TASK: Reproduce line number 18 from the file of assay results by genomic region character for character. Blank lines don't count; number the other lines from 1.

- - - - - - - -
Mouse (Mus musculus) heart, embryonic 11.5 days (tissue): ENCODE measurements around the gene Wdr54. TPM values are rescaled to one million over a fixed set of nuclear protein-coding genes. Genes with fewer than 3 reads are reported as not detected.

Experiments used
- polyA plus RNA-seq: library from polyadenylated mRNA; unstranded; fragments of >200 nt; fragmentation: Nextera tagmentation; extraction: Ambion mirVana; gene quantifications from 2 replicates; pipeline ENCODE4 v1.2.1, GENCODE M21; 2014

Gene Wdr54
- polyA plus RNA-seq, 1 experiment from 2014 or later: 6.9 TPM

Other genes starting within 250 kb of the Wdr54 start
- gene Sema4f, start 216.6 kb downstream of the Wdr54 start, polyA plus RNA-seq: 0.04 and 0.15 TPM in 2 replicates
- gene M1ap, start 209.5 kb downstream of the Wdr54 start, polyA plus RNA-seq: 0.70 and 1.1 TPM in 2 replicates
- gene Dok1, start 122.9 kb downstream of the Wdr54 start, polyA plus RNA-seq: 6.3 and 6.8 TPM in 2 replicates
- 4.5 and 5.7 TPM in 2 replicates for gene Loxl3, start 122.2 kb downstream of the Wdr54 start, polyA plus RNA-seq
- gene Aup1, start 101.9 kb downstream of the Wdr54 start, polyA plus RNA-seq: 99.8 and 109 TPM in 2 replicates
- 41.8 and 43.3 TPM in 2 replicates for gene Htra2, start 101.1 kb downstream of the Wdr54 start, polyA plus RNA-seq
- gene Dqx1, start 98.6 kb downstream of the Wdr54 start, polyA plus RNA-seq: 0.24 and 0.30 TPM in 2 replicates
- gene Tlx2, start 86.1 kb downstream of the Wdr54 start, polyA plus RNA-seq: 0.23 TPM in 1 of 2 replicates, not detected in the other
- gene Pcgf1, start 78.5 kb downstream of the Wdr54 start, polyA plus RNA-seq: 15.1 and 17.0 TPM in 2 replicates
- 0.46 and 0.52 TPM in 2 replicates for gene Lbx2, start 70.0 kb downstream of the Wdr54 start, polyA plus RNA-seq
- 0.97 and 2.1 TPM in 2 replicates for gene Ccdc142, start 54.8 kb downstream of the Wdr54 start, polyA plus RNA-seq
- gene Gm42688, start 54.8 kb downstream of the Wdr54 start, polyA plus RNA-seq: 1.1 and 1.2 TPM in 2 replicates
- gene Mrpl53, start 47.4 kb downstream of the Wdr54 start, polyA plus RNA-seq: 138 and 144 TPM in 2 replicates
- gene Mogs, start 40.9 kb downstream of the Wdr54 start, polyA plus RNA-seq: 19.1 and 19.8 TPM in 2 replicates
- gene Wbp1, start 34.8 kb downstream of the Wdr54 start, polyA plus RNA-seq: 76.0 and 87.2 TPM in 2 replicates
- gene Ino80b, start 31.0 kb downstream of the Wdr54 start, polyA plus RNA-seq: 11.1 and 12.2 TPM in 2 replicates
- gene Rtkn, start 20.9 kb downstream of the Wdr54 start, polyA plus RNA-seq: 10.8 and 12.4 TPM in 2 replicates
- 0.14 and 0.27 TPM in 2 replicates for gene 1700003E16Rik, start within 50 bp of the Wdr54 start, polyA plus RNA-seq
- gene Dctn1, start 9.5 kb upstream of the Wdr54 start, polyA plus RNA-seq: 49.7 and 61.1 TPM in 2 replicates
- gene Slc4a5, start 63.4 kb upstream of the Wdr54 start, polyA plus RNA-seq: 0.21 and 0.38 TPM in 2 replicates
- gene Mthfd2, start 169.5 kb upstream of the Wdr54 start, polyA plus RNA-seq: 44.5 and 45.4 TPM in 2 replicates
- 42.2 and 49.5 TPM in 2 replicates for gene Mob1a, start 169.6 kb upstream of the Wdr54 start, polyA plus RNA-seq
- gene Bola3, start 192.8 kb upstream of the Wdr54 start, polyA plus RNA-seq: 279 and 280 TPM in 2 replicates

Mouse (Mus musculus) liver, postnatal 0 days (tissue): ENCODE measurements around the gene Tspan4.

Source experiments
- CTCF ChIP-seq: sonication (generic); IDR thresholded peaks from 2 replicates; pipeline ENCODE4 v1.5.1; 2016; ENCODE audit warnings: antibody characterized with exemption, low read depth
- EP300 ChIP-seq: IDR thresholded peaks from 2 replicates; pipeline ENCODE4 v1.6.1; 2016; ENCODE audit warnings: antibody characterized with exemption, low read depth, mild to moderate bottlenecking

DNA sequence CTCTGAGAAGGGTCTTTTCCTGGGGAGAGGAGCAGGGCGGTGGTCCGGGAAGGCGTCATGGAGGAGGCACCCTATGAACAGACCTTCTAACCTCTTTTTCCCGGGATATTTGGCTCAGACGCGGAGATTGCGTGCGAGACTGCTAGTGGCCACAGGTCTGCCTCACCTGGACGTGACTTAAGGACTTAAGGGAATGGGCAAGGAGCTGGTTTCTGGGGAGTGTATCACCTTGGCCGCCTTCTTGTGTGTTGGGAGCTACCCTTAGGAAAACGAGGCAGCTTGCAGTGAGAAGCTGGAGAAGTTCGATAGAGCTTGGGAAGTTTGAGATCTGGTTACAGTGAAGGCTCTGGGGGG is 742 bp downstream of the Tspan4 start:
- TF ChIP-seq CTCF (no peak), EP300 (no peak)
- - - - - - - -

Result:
- gene Gm42688, start 54.8 kb downstream of the Wdr54 start, polyA plus RNA-seq: 1.1 and 1.2 TPM in 2 replicates